11. 11. Auto Components and Cars 11 14% $401 Million 38% $114 Million 12% $457 Million 41% $417 Million 17% $758 Million 4% $956 Million 8% $440 Million 4% $281 Million 3% $87 Million 4% $396 Million Source: Freiberg, Park, Serafeim, and Zochowski. “Corporate Environmental Impact: Measurement, Data and Information”
  12. 12. No Profits 12 Source: Freiberg, Park, Serafeim, and Zochowski. “Corporate Environmental Impact: Measurement, Data and Information”
  13. 13. Value 13 Source: Freiberg, Park, Serafeim, and Zochowski. “Corporate Environmental Impact: Measurement, Data and Information”
  14. 14. Employment Impact Labor Community Employees • Diversity • Location • Wage Quality • Opportunity • Career Advancement • Health & Well-being 14
  15. 15. Employment Impact Labor Community Employees 15 +69% +$4,5 billion +25% +$7,9 billion +32% +$1,9 billion +180% +$7 billion Note: US operations only Source: Freiberg, Panella, Serafeim and Zochowski. Accounting for organizational employment impact.
  16. 16. Employees 16 Wage Quality Career Advancement Opportunity Health & Wellbeing +98% +$6,5 billion +32% +$10,3 billion +37% +$2,2 billion +252% +$9,8 billion Note: US operations only Source: Freiberg, Panella, Serafeim and Zochowski. Accounting for organizational employment impact.
  17. 17. Labor Community 17 Diversity Location -29% -$1,9 billion -7% -$2,4 billion -4% -$246 million -72% -$2,8 billion Note: US operations only Source: Freiberg, Panella, Serafeim and Zochowski. Accounting for organizational employment impact.
  18. 18. Product Impact 18 Reach Dimensions of Customer Usage Environmental Use End of Life Quantity AccessDuration Quality Optionality Emissions & efficiency Recyclability The magnitude of individuals reached Length of time the product can be used, particularly for durables Accessibility of product through pricing and efforts to provide for the underserved Quality of product through health, safety, effectiveness, and inherent need or goodness Ability to choose an alternative product with full information and free will Emissions in the environment and efficiency enabled through customer usage Projected product volume recycled at end of product life Source: Serafeim and Trinh. “A Framework for Product Impact-Weighted Accounts”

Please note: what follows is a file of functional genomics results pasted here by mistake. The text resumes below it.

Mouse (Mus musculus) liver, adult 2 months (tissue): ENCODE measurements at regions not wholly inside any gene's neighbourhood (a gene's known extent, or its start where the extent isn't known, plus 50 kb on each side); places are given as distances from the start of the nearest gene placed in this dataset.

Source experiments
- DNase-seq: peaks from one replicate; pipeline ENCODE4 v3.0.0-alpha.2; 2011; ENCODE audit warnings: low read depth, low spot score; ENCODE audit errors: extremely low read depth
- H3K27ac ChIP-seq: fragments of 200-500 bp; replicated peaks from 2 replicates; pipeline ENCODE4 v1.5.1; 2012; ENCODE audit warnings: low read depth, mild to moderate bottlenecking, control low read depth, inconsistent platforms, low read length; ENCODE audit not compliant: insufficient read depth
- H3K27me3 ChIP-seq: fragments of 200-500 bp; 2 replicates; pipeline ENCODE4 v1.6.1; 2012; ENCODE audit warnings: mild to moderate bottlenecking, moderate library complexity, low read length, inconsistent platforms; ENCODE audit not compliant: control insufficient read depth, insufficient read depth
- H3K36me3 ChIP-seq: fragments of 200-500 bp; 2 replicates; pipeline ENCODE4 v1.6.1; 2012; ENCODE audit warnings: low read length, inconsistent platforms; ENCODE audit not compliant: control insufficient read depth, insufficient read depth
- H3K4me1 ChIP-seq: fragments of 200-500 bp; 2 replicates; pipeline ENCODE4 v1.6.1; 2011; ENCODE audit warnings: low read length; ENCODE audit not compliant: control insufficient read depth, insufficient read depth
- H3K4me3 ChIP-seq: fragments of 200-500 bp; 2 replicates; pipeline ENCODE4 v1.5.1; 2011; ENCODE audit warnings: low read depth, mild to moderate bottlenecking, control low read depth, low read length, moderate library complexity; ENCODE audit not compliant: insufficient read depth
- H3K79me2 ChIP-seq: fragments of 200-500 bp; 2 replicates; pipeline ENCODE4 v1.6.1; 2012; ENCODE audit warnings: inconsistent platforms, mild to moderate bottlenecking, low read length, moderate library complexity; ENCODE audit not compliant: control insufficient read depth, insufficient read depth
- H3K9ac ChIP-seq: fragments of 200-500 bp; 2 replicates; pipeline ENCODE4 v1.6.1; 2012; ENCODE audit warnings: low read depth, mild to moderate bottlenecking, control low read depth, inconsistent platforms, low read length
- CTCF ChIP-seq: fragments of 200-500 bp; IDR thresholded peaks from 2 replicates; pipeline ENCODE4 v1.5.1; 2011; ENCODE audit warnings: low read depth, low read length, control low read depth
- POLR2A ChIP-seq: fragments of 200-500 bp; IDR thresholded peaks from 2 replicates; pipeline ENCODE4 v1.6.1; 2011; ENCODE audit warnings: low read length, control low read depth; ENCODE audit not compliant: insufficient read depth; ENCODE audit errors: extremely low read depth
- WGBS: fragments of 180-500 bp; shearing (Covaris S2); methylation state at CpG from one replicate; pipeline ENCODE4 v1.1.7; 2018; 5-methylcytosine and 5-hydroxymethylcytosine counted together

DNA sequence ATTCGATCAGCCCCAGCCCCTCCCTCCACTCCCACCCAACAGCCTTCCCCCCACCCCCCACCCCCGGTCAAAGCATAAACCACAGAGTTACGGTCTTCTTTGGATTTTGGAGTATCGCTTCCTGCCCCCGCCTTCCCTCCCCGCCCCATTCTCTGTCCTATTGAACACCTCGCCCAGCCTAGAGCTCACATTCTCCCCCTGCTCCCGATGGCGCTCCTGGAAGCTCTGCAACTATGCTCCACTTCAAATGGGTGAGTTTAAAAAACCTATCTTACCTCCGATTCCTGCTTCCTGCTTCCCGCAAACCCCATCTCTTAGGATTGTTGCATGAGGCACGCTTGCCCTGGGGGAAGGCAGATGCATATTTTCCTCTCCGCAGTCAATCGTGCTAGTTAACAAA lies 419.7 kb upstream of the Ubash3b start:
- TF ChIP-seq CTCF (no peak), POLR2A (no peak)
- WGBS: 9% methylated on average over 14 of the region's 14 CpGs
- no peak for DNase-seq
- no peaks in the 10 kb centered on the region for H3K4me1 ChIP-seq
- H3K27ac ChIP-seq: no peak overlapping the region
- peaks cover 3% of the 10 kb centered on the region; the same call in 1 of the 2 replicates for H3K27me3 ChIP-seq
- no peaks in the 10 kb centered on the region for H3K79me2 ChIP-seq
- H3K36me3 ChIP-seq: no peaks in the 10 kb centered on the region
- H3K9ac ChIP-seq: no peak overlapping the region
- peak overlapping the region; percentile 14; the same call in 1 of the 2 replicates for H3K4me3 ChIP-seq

19. 19. Product Impact 19 Quantity and duration How many products are sold and what is the average product life? Access Is the product accessible and affordable? Quality Does the product work as it should? Does it pose health and safety concerns? Emissions What are the emissions’ impacts resulting from product use? Recyclability What happens to the product once it has been consumed? 2019 Company Product Impact in USD bn Source: Richmond Global Sciences -$15 -$10 -$5 $0 $5 $10 $15 Toyota Volkswagen Honda Tesla Hyundai Daimler Ford GM
  20. 20. Product Level 20 2019 Product Impact in USD Tesla Model 3 (Electric) Toyota Prius (Hybrid) Honda Accord (Petrol) GM Sierra (Petrol) Toyota Yaris (Petrol) Source: Richmond Global Sciences Ford Transit (Petrol) Mercedes E-Class (Petrol) Fiat Chrysler Grand Cherokee (Petrol) Honda Ridgeline (Petrol)